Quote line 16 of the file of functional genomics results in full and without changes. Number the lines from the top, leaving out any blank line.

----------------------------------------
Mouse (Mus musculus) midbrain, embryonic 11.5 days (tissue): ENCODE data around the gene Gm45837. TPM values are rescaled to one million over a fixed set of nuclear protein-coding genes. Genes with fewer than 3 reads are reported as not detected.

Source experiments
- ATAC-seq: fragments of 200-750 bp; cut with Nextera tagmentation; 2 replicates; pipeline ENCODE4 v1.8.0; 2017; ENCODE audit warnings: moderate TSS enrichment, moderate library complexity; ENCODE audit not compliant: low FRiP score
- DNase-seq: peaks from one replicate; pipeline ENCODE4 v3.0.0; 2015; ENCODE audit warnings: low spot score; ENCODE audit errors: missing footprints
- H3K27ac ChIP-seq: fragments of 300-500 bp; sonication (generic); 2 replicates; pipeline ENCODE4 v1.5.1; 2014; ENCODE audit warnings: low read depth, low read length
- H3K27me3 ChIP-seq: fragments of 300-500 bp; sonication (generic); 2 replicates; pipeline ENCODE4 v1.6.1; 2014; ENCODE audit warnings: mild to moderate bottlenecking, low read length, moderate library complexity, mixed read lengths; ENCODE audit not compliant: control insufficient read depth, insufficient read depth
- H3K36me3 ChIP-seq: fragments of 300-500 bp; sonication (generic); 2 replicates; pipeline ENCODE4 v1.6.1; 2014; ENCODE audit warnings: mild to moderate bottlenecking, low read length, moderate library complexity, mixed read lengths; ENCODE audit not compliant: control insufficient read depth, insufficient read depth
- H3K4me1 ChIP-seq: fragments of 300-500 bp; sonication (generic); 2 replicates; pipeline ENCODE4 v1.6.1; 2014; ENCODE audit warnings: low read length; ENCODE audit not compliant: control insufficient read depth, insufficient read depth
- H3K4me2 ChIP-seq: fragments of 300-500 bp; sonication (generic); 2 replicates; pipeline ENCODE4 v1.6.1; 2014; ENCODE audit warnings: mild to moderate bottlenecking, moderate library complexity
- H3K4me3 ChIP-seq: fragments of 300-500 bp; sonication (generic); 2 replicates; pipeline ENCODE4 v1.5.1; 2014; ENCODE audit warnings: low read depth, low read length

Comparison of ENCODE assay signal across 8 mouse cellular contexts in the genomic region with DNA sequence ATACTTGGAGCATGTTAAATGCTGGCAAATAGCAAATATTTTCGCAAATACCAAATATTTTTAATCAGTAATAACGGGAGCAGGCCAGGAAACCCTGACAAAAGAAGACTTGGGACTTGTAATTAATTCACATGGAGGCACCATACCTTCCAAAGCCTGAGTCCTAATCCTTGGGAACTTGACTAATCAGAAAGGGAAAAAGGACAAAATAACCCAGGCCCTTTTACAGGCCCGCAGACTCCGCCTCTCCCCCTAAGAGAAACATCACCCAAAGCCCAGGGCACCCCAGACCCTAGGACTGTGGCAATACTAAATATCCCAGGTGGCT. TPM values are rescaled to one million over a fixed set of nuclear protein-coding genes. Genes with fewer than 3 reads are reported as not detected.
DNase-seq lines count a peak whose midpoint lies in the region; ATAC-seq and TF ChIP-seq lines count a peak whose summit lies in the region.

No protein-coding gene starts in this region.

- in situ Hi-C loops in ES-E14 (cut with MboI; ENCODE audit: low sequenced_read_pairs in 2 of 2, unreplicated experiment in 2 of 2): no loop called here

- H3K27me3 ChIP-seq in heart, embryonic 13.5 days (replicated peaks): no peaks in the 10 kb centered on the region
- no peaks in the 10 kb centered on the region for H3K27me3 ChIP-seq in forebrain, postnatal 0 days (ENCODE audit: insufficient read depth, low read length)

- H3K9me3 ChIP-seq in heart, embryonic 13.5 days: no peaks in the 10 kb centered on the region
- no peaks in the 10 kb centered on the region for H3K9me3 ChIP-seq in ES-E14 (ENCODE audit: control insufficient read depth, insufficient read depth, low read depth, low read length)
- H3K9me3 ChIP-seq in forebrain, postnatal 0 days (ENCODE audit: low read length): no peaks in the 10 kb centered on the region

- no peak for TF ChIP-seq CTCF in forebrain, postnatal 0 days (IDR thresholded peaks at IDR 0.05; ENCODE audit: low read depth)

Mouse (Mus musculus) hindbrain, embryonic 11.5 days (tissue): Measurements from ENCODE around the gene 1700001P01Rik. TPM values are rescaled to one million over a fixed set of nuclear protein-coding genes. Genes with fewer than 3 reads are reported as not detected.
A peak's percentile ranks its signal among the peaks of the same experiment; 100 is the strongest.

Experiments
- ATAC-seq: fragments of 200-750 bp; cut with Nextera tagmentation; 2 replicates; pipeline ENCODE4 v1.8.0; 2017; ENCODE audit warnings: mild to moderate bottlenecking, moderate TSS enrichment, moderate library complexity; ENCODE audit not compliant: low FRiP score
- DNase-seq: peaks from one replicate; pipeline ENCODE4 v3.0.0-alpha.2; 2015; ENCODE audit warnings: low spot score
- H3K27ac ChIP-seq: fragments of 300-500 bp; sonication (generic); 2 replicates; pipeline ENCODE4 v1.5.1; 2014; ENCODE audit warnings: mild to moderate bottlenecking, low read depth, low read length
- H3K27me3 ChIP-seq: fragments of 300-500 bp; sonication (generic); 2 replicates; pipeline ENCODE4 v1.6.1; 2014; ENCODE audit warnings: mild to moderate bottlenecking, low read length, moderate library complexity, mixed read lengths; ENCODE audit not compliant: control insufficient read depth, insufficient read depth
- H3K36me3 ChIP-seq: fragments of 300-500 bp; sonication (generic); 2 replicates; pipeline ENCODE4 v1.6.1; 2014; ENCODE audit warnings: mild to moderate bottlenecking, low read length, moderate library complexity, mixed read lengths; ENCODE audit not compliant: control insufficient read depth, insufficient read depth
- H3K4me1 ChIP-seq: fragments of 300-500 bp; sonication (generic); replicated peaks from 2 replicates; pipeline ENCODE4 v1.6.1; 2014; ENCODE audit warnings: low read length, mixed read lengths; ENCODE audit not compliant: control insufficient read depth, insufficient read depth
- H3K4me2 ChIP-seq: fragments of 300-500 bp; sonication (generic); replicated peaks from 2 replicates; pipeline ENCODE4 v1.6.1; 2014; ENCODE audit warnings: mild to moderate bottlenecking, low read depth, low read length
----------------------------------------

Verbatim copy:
- no peaks in the 10 kb centered on the region for H3K27me3 ChIP-seq in forebrain, postnatal 0 days (ENCODE audit: insufficient read depth, low read length)